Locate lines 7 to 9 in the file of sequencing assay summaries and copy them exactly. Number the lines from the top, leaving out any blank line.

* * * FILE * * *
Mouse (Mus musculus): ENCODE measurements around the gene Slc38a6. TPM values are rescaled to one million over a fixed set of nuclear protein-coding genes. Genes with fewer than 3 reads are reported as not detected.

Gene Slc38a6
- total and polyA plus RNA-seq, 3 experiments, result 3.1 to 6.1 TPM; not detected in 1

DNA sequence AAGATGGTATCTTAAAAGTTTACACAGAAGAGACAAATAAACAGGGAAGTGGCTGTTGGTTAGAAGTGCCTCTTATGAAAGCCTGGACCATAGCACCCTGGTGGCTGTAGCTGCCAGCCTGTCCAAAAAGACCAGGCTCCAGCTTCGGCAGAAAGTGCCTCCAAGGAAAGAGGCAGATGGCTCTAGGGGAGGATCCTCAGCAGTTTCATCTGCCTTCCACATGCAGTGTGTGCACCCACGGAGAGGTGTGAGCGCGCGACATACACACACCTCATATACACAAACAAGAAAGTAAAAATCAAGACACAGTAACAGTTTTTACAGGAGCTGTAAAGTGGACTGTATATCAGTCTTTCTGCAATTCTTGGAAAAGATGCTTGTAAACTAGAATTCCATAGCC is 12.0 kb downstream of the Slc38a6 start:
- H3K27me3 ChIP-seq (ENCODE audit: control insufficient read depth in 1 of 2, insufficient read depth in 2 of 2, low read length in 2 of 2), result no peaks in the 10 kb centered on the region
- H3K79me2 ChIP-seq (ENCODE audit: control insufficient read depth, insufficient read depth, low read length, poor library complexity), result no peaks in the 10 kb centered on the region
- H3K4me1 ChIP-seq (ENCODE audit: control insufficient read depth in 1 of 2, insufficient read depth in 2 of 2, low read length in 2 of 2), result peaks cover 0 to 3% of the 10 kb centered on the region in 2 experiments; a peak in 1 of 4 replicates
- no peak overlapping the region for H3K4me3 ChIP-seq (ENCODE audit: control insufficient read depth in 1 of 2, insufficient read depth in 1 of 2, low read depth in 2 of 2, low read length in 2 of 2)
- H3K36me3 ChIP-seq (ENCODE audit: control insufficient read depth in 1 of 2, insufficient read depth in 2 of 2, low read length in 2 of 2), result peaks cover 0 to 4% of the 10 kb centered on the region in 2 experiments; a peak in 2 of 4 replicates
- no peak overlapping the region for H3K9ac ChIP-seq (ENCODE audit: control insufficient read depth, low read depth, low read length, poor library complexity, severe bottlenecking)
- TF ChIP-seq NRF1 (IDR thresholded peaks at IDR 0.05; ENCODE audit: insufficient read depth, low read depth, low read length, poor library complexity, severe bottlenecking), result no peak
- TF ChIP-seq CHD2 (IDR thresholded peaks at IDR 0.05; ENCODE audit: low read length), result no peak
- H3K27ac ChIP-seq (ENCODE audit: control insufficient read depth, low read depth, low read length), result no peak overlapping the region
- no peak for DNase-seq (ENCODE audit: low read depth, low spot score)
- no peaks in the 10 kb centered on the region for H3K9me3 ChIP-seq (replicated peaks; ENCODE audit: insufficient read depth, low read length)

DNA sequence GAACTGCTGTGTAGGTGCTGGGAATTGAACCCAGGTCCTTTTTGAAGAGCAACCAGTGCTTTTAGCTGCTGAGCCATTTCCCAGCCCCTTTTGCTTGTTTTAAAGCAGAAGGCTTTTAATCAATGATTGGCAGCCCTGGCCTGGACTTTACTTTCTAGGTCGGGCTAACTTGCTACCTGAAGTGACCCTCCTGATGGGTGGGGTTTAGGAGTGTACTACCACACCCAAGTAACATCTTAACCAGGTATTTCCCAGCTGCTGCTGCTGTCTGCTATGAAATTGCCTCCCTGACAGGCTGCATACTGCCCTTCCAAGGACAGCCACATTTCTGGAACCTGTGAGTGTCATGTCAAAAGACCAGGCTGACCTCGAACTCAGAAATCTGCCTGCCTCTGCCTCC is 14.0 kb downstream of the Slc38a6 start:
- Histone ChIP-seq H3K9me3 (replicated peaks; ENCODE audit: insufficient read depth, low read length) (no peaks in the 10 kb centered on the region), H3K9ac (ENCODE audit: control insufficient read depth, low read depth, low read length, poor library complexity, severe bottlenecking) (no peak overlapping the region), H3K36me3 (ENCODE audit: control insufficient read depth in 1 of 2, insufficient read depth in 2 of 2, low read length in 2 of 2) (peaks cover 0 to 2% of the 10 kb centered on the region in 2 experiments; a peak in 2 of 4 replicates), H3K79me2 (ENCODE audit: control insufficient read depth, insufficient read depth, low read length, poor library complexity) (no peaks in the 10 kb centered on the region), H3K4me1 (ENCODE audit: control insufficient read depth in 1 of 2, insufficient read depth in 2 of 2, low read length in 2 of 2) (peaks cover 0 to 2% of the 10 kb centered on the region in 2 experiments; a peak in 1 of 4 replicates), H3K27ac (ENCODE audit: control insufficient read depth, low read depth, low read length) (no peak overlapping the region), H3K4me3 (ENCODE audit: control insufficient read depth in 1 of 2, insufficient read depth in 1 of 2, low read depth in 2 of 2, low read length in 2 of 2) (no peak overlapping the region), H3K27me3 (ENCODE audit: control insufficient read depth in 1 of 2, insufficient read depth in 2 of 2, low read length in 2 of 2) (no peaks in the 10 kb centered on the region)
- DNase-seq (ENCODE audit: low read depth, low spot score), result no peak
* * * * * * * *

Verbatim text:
- H3K4me1 ChIP-seq (ENCODE audit: control insufficient read depth in 1 of 2, insufficient read depth in 2 of 2, low read length in 2 of 2), result peaks cover 0 to 3% of the 10 kb centered on the region in 2 experiments; a peak in 1 of 4 replicates
- no peak overlapping the region for H3K4me3 ChIP-seq (ENCODE audit: control insufficient read depth in 1 of 2, insufficient read depth in 1 of 2, low read depth in 2 of 2, low read length in 2 of 2)
- H3K36me3 ChIP-seq (ENCODE audit: control insufficient read depth in 1 of 2, insufficient read depth in 2 of 2, low read length in 2 of 2), result peaks cover 0 to 4% of the 10 kb centered on the region in 2 experiments; a peak in 2 of 4 replicates